Copyright is a tricky subject, and it’s important to know how to protect your own work as well as how to avoid exploiting someone else’s work.
Many artists copy the work of others at some time whether they’re armature or professional. It’s a good way to develop technical expertise, and someone else’s painting or photograph may inspire you to try a new style or medium. This is fine, provided you don’t then publicise your version of that work or pass it of as your own without crediting the original artist.
It’s a nuisance having to think about something like copyright when all you want to do is paint, but it is an issue that every artist needs to be aware of.
Here are a few basic rules to follow:
What is copyright?
There is no formal way of obtaining copyright in the UK, it just exists. Once you have created a work, the copyright for it belongs to you throughout your lifetime and for 70 years after your death. It is a good idea to sign your work to act as a record that you created it.
You can mark it with the international symbol, © followed by your name and the year, so anyone thinking of using it will know that you have claimed copyright. If you publish your art on a website you can make it harder for people to reproduce by keeping the images small and using a low resolution. Or by watermarking them.
Using other peoples work.
You won’t infringe copyright if you use some one else’s work for private research or study- so you can copy a photograph, a picture from a book, or a painting by another artist, whether you’re working at home, at your local art club or visiting a gallery.
However if you decide to exhibit, publish or sell that painting you are the benefiting financially so you would need to seek permission from the artist or photographer who owns the copyright.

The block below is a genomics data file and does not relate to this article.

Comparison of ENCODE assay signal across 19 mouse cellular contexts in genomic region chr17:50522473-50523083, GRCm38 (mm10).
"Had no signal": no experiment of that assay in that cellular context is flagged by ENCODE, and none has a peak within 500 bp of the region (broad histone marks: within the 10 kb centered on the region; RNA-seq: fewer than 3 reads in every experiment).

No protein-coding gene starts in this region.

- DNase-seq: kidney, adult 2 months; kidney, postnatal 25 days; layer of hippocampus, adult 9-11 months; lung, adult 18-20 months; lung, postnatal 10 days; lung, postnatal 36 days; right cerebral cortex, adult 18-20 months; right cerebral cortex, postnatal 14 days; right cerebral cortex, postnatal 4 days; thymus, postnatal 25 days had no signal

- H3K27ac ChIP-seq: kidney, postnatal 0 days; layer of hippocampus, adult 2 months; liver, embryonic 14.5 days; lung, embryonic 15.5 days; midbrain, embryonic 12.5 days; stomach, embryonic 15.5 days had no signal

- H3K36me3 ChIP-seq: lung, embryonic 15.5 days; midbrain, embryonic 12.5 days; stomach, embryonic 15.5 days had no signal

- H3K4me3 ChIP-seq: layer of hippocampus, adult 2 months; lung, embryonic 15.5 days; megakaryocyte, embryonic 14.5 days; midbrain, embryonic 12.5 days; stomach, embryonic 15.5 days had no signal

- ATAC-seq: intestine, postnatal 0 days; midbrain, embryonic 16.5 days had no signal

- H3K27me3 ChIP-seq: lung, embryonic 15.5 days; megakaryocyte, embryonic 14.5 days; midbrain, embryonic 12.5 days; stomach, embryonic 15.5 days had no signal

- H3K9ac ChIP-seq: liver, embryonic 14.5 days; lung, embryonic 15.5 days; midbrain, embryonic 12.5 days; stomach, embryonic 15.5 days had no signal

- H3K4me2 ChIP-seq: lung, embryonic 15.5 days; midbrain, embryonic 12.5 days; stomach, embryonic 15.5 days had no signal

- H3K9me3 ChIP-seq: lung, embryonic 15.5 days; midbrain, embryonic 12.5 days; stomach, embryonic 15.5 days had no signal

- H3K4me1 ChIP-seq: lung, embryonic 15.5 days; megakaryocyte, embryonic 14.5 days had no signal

Even if you aren’t getting paid for your painting, you still can’t pass it off as your own. In the past SAA members have accidently infringed copyright by submitting work for the member’s gallery which has been copied from a photograph or another
artist's painting. Many artists learn to paint by using instruction books and DVD’s. Always make sure that you credit other artists: so for instance you might title your work
““ Country Lane” after a painting by A.N. Artist.”
Painting people or copying works of art.
If you want to use a photo, the photographer holds the copyright, and if the photo was taken before the 1st August 1989 the copyright on it lasts for 70 year following the photographer’s death. However celebrities do not have ‘image rights’, so if a picture is in the public domain you can attempt a likeness of somebody using photographs in magazines. If you want to copy a famous work of art or sculpture, you won’t infringe copyright if the artist who did the original has been dead for more than 70 years. You can copy more recent work if it is for private use.
For more information about copyright visit www.dacs.org.uk the Design and Artist Copyright Society